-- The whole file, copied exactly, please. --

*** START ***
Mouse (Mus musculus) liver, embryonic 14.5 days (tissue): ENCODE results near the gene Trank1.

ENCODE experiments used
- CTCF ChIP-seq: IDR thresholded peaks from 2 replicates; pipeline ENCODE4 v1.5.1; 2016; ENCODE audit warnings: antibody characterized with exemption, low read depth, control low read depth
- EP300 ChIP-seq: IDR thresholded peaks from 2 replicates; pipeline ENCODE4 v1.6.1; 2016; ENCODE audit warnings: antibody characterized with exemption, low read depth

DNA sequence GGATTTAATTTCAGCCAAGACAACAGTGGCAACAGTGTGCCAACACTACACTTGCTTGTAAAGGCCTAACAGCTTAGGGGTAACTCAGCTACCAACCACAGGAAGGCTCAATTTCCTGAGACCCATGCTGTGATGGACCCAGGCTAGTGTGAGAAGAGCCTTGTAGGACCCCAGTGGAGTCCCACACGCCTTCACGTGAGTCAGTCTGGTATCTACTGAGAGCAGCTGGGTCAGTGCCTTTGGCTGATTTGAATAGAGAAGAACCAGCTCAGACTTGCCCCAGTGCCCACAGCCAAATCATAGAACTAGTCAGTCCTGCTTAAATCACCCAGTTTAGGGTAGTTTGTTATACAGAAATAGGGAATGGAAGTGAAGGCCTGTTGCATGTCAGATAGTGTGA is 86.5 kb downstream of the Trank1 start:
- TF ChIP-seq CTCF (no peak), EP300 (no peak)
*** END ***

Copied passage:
Mouse (Mus musculus) liver, embryonic 14.5 days (tissue): ENCODE results near the gene Trank1.

ENCODE experiments used
- CTCF ChIP-seq: IDR thresholded peaks from 2 replicates; pipeline ENCODE4 v1.5.1; 2016; ENCODE audit warnings: antibody characterized with exemption, low read depth, control low read depth
- EP300 ChIP-seq: IDR thresholded peaks from 2 replicates; pipeline ENCODE4 v1.6.1; 2016; ENCODE audit warnings: antibody characterized with exemption, low read depth

DNA sequence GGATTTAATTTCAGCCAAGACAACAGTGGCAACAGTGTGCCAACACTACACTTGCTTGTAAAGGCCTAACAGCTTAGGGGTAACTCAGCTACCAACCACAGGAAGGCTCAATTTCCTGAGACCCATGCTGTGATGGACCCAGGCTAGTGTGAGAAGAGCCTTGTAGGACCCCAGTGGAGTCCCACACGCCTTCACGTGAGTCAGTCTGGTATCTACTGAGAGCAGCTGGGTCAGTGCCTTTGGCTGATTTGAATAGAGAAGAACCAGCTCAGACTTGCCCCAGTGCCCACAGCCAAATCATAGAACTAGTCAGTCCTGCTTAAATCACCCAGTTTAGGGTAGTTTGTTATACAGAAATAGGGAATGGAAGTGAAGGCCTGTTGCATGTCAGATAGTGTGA is 86.5 kb downstream of the Trank1 start:
- TF ChIP-seq CTCF (no peak), EP300 (no peak)